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Ben 4
Photo taken on a trip to the Norweigian fjords
I was awarded the title of Queen’s Nurse in 2009 in recognition of my commitment to patient-centered care and interprofessional team working. My desire to help move forward evidence-based community practice led me to my PhD studies, with the goal of becoming a clinical academic in primary care research."  
- Ben Bowers

Ben Bowers has recently joined the SPCR as doctoral trainee (based in Primary Care Unit, University of Cambridge) and has published a paper from a  previous CLAHRC funded sytematic review. He spent 13 years as a Community Nurse, with a specialist interest in palliative care. We spoke to Ben about how his CLAHRC funded results formed the basis of his School application and how he hopes to inform clinical practice.

What are the key findings from your CLAHRC fellowship?

I systematically explored the evidence-base into end-of-life anticipatory prescribing of injectable medications, during my CLAHRC Fellowship, to understand how effective and acceptable this practice is to all involved.

Our systematic review revealed that this widespread practice is based on an insufficient evidence-base. Practice is based largely on the belief of healthcare professionals, that anticipatory prescribing reassures patients and their family carers, effectively controls symptoms and prevents hospital admissions. The views and experiences of patients and their family carers have not been adequately investigated; neither has the clinical-effectiveness, cost-effectiveness or safety of anticipatory prescribing.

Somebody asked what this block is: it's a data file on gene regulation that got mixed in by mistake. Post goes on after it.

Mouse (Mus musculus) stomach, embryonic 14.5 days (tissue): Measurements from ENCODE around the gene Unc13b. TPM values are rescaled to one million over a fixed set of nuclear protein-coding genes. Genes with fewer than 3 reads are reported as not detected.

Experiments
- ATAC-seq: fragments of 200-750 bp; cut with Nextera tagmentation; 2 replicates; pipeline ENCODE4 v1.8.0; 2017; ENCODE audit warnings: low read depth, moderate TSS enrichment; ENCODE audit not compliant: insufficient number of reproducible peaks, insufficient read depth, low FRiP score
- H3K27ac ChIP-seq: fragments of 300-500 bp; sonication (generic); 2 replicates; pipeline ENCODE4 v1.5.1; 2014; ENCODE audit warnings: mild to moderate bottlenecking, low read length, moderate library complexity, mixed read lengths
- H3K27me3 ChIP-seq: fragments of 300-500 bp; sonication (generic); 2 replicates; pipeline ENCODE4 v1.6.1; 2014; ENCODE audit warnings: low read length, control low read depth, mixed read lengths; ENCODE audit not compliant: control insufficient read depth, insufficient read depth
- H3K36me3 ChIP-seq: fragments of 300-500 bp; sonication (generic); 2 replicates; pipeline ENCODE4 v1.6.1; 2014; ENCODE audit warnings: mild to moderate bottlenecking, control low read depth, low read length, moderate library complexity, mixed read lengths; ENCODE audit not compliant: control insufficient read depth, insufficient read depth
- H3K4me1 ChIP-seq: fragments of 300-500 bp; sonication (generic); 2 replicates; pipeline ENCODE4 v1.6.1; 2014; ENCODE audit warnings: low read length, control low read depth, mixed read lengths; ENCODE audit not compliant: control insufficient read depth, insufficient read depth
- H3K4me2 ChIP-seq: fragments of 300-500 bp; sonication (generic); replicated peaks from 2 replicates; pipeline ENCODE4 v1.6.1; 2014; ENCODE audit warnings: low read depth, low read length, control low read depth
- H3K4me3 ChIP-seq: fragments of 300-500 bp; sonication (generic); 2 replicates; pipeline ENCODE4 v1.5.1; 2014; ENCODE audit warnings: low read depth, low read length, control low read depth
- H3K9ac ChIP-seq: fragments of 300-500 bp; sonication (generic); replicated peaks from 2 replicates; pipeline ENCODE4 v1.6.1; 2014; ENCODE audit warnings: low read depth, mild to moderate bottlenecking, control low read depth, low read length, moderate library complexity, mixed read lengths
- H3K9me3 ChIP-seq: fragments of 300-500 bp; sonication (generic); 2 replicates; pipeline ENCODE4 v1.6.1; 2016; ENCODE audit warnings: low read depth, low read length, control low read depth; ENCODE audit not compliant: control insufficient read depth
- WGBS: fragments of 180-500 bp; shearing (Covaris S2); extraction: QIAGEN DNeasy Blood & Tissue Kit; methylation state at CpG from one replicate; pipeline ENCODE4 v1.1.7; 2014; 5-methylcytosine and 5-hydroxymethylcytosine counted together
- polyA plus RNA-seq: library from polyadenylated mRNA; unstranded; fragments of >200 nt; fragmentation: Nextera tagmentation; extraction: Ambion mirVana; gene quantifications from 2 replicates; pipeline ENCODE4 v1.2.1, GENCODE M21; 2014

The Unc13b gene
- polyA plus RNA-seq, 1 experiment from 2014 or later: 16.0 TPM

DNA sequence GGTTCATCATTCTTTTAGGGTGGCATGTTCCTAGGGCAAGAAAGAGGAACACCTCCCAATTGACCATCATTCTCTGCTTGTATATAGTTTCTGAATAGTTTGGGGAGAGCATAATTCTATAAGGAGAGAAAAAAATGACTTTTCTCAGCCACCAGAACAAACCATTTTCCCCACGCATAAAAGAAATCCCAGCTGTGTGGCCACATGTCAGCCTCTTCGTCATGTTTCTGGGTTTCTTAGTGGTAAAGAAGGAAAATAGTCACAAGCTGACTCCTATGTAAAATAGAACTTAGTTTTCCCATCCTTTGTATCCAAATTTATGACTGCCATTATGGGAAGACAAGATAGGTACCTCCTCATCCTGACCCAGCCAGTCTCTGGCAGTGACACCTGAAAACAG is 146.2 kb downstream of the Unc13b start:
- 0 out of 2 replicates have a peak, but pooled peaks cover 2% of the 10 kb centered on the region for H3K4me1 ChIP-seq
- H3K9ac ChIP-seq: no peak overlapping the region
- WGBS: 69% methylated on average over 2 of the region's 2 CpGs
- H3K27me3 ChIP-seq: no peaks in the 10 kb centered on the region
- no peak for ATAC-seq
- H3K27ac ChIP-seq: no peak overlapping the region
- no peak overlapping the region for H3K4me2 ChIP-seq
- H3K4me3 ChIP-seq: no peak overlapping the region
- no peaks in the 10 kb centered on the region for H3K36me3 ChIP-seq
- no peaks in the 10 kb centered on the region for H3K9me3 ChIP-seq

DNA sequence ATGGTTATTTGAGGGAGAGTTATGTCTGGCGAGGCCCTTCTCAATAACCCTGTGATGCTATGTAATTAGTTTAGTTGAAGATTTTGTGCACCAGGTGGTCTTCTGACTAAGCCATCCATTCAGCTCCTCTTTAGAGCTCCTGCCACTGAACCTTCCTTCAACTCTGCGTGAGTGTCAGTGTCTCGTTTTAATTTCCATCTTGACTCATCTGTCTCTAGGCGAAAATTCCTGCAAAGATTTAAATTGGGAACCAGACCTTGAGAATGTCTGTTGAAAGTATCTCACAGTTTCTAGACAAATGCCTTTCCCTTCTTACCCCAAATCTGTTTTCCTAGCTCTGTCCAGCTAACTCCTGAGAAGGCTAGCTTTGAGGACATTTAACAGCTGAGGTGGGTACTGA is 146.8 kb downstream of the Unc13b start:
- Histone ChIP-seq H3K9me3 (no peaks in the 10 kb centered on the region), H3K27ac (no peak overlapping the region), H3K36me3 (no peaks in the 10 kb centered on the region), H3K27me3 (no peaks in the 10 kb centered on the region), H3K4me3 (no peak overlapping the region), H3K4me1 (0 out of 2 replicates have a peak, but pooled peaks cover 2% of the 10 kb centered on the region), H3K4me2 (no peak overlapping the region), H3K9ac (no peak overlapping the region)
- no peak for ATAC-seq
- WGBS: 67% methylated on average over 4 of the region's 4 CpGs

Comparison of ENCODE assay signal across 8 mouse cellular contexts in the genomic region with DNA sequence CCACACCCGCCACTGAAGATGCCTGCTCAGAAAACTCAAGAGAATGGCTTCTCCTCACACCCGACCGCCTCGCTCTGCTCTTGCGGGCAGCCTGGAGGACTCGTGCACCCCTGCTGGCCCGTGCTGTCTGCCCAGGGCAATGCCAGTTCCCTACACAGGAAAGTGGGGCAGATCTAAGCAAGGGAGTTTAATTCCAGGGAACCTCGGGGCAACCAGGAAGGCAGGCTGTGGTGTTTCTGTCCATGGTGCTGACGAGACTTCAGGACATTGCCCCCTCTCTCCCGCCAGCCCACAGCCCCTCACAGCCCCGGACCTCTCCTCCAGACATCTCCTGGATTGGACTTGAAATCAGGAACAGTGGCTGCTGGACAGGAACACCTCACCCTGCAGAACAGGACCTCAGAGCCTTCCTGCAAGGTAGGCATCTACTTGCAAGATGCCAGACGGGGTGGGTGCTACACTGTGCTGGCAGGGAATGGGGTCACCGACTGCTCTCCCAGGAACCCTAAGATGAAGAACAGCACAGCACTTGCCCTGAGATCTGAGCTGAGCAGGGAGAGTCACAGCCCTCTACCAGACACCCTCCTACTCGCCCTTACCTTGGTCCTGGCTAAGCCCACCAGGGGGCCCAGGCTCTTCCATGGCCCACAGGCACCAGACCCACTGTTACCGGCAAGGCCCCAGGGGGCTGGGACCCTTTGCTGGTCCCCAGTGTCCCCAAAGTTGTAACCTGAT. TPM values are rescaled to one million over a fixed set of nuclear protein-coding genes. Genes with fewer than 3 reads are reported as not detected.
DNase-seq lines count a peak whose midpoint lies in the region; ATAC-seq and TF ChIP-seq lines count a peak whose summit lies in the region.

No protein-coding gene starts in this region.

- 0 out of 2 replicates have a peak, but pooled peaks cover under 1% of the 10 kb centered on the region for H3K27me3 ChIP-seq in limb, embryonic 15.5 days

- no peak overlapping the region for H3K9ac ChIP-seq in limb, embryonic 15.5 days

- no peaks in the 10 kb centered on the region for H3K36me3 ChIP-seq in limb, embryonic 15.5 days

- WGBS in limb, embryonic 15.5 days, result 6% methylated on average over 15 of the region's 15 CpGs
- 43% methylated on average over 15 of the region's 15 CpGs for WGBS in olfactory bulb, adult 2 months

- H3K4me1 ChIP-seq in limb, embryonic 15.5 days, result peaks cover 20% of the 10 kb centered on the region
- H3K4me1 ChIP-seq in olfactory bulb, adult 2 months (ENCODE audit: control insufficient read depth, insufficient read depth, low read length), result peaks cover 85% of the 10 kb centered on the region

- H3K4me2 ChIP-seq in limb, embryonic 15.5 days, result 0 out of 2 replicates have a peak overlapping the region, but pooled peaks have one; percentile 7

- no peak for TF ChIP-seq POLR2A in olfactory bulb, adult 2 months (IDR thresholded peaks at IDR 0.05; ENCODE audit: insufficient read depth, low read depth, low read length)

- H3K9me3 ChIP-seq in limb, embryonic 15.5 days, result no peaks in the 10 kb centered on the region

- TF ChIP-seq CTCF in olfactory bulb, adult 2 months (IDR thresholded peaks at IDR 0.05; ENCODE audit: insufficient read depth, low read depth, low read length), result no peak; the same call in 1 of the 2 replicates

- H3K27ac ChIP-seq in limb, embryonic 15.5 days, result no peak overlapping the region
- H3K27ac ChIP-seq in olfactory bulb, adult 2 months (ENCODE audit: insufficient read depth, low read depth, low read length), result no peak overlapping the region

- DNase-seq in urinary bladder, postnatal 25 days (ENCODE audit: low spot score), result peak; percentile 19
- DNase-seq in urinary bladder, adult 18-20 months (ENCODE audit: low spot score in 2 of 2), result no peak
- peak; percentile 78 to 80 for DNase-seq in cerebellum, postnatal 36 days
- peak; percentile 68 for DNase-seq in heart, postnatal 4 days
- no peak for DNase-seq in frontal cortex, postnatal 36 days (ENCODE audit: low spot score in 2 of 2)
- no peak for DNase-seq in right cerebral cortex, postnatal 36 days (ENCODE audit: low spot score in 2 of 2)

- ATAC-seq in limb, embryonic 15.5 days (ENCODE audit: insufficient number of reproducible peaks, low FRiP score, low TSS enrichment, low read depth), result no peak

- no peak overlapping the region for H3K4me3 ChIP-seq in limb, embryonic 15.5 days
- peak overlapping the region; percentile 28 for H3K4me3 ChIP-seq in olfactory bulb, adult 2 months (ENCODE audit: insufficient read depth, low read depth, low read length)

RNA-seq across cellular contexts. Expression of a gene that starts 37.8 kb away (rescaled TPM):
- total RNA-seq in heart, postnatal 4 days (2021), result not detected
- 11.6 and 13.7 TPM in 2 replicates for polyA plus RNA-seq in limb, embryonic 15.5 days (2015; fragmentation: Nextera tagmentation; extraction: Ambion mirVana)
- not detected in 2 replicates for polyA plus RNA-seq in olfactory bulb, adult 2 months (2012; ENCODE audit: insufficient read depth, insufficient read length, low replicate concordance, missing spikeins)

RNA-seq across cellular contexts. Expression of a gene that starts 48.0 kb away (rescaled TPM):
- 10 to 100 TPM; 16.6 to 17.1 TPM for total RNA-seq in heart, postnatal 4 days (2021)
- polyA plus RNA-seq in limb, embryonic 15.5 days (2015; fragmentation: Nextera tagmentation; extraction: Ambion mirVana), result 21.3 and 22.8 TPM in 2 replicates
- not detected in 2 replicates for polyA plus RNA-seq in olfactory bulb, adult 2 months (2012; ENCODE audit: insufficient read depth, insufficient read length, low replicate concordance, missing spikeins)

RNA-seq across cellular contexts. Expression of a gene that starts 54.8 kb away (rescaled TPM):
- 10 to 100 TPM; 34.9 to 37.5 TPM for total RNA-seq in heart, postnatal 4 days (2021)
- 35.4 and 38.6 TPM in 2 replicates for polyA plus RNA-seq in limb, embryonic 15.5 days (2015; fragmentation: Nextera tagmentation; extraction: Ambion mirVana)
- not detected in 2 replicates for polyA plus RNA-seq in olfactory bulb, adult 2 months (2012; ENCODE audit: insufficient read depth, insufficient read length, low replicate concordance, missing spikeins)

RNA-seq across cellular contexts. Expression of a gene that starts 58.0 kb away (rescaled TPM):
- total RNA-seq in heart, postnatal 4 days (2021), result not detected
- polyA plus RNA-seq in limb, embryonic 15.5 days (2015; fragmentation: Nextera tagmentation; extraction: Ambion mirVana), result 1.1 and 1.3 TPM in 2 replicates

I’m confident that the findings from my SPCR PhD will help us better understand current practice, including variances within this, and improve patient-centred end-of-life care."

Which of these findings influenced your SPCR application?

I was motivated by key questions which remained unanswered by our systematic review and resonated with my experiences as a community nurse. I was particularly interested in researching when drugs are issued and if they were subsequently used. There was a clear need to understand the views of patients and their family carers in regard to anticipatory prescribing. These knowledge gaps felt like a distinct and significant PhD project around which to shape my SPCR application.

Why is it an important area of primary care research?

Anticipatory Prescribing is endorsed in national and local guidance as best practice in end-of-life care. However, practice and policy are running ahead of the evidence-base. We need to better understand what happens in practice and explore how patients and their family carers view anticipatory prescribing. 

Do you hope your work will influence primary care practice?

I’m confident that the findings from my SPCR doctoral research will help us better understand current practice, including variances within this, and improve patient-centred end-of-life care.

Did you apply for any other scholarships?

I also applied for a charitable research foundation PhD scholarship. I was fortunate enough to be awarded both scholarships and needed to choose between them: I had not envisaged being in this enviable situation.

Why did you decide to accept the SPCR award?

I chose the SPCR award as it offered unparalleled opportunities to develop my research skills, network with like-minded interdisciplinary peers working in primary care, and be part of a vibrant and supportive NIHR school.

 

Ben can be contacted at: bb527@medschl.cam.ac.uk          Twitter: @Ben_Bowers__

Cambridge Palliative and End of Life Care Group, University of Cambridge

Read the systematic review: Anticipatory prescribing of injectable medications for adults at the end of life in the community: A systematic literature review and narrative synthesis.